Note that, we do not consider the MTF of the fiber bundle in the experiment. In fact, the resolution of the transmitted image by fiber bundle is limited by the pixilated nature of the fiber bundle as well as by the degree of coupling between cores. The index contrast between cores and cladding should be increased from that of standard single mode fiber in order to more tightly confine the light and reduce crosstalk between cores. In our future work, we will focus on the effect of fiber bundle on the quality of displayed 3D image.

## 4. Conclusion

In this paper, we propose an integral imaging system using fiber-coupled MoLA to improve the viewing angle. In conventional integral imaging display, the planar EIA is mapped to the viewing zone by a lens array, thus the off-axis aberrations of the conventional lens array limit the viewing angle. The MoLA consists entirely of hemispherical optical surfaces that share a common center of curvature, which eliminates most of the off-axis aberrations. A fiber bundle is used to transfer the planar EIA onto the spherical focal plane of the MoLA to compensate the field curvature introduced by the MoLA. Viewing angle more than 80 degree can be achieved by the proposed method.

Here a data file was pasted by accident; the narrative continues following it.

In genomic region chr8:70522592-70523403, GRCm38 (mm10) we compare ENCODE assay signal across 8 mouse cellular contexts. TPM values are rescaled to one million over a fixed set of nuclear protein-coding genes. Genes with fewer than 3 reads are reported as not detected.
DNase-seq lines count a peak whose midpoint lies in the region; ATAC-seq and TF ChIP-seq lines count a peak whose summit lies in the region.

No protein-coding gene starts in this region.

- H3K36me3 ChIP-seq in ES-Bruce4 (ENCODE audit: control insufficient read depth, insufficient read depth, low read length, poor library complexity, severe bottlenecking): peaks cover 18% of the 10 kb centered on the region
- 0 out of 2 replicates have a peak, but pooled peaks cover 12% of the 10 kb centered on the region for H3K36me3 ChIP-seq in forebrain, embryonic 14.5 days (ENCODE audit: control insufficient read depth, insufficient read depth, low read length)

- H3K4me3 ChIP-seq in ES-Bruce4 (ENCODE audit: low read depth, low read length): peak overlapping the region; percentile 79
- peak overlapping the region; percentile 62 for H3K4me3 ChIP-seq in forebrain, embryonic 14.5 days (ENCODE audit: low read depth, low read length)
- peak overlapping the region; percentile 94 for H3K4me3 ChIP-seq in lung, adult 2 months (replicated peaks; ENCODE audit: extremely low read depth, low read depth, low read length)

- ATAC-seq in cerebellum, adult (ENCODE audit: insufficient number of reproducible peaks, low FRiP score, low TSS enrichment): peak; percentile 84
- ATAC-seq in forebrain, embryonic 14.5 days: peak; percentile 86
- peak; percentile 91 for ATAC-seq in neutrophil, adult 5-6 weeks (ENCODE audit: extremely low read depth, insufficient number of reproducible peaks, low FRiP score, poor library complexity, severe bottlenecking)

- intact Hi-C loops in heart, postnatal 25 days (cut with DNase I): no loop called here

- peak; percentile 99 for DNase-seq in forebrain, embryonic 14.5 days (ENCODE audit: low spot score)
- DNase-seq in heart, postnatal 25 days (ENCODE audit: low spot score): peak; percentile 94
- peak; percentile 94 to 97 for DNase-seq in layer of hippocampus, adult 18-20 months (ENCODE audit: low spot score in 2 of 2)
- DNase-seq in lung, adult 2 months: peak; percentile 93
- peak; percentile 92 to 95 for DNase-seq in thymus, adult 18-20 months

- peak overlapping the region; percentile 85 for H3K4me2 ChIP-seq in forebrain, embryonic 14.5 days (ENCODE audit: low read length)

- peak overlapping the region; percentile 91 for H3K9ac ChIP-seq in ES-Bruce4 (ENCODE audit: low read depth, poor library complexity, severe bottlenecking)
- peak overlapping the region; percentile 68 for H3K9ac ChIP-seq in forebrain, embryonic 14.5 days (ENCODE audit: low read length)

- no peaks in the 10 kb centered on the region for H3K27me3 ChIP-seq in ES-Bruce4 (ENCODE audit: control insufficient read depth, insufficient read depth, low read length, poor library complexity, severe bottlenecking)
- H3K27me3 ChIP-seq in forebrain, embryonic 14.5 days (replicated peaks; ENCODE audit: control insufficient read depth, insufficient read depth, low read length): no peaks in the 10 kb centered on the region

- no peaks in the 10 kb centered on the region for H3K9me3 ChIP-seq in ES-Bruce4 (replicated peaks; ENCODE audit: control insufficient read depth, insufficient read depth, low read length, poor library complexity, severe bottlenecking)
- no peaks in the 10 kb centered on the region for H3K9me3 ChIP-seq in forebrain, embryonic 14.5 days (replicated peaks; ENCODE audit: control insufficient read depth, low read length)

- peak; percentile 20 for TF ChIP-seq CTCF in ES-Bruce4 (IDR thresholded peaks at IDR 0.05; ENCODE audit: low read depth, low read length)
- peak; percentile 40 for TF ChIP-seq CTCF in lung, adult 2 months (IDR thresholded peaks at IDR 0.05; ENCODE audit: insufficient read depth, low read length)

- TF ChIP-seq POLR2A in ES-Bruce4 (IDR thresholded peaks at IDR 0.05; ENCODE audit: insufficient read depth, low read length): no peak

## Acknowledgments

This work is supported by the National Natural Science Foundation of China (61377007, 61575152 and 61007014) and the Fundamental Research Funds for the Central Universities (NSIZ011401 and NSIY151410).